Friday, February 22, 2019
Cost and Southwestern University Essay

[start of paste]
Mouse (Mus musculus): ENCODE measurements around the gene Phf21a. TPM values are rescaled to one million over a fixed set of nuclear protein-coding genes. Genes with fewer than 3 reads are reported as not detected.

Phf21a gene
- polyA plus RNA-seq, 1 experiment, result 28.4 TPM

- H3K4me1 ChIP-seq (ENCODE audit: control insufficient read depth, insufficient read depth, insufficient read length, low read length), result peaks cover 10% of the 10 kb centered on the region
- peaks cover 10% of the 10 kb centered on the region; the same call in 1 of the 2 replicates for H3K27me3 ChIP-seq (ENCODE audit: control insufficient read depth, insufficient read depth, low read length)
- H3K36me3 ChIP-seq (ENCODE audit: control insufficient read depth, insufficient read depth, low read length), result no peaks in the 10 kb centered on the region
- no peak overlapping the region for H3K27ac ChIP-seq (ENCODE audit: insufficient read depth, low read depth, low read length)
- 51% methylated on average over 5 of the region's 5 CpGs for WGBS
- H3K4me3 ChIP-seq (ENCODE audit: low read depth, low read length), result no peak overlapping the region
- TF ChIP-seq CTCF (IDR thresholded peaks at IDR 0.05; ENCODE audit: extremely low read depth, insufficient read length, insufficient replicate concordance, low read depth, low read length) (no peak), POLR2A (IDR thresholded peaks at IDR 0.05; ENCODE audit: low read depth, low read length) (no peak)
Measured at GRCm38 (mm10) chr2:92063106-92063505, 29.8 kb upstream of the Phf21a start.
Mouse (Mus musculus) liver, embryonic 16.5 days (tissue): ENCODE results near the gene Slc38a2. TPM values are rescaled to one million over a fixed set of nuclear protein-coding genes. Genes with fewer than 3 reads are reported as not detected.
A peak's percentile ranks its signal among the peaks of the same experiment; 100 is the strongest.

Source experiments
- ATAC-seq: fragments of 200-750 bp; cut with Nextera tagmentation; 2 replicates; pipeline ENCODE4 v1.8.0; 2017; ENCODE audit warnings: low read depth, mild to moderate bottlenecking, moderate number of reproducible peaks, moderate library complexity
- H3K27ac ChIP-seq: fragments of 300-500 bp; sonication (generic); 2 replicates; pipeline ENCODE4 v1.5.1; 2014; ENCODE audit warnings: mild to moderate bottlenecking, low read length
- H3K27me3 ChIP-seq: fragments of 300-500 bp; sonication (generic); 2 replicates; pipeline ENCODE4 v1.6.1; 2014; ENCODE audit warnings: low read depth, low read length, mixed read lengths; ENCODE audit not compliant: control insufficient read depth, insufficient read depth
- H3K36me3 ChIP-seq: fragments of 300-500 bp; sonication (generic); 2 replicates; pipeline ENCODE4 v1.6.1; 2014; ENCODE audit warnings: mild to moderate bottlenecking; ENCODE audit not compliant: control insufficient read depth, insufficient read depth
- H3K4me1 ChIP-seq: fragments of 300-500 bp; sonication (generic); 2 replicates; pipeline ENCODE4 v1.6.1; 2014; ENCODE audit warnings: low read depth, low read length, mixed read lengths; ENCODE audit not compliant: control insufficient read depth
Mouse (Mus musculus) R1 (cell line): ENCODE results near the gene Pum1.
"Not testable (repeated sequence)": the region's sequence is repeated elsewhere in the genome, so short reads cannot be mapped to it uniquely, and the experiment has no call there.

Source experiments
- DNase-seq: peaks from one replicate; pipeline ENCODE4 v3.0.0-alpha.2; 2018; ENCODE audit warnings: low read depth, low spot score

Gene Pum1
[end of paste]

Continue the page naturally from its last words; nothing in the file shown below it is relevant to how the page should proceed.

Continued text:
Southwestern University (SWU), located 30 miles southwest of the Dallas/Fort Worth metroplex, has witnessed tremendous growth in its football program (see Southwestern University A, in Chapter 4). With that growth, fueled by the hiring of legendary coach-and-four Bo Pitterno, has come more fame, the need for a bigger bowling ball, and more complaints rough seating, parking, long lines, and concession stand prices (see Southwestern University C, in Chapter 6). Southwestern Universitys president, Dr. Joel Wisner, was not only concerned somewhat the cost of expanding the existing stadium versus building a new stadium, but also about the adjunct activities.He wants to be sure that these various support activities generate tax income adequate to pay for themselves. Consequently, he wants the parking lots, game programs, and regimen usefulness to all be handled as profit centers. At a modern meeting discussing the new stadium, Wisner told the stadium manager, Hank Maddux, to devel op a break-even chart and colligate data for distributively of the centers. He instructed Maddux to have the food service subject break-even report ready for the next meeting. After discussion with other zeal managers and his subordinates, Maddux developed the table below. This table shows the expected percent of revenue by item, the suggested selling prices, and his estimate of variable costs.Item SellingPrice/whole VariableCost/Unit SalesUnits Soft drink $1.50 $ .75 10000 cocoa 2.00 .50 5000 Hot dogs 2.00 .80 2000Hamburgers 2.50 1.00 5000Misc. snacks 1.00 .40 3000Madduxs fixed costs are interesting. He estimated that the prorated atom of the stadium cost would be salaries for food services at $100,000 ($20,000 for all(prenominal) of the five home games) 2,400 square feet of stadium space at $2 per square foot per game and six people in each of the six booths for 5 hours at $7 an hour.Maddux wants to be sure that he has a number of things for President Wisne r (1) break-even point in dollars for all food sales (2) realistic sales estimates (for instance, he wants to know how many dollars each attendee is spending on each food item at his projected break-even if attendance grows to 70,000) (3) what sales per attendee would be if attendance remained about 27,000 and (4) what his unit sales would be at break-even, that is, what are his sales of fruity drinks, coffee, hot dogs, and hamburgers. He felt this latter information would be laborsaving to understand how realistic the assumptions of his model are.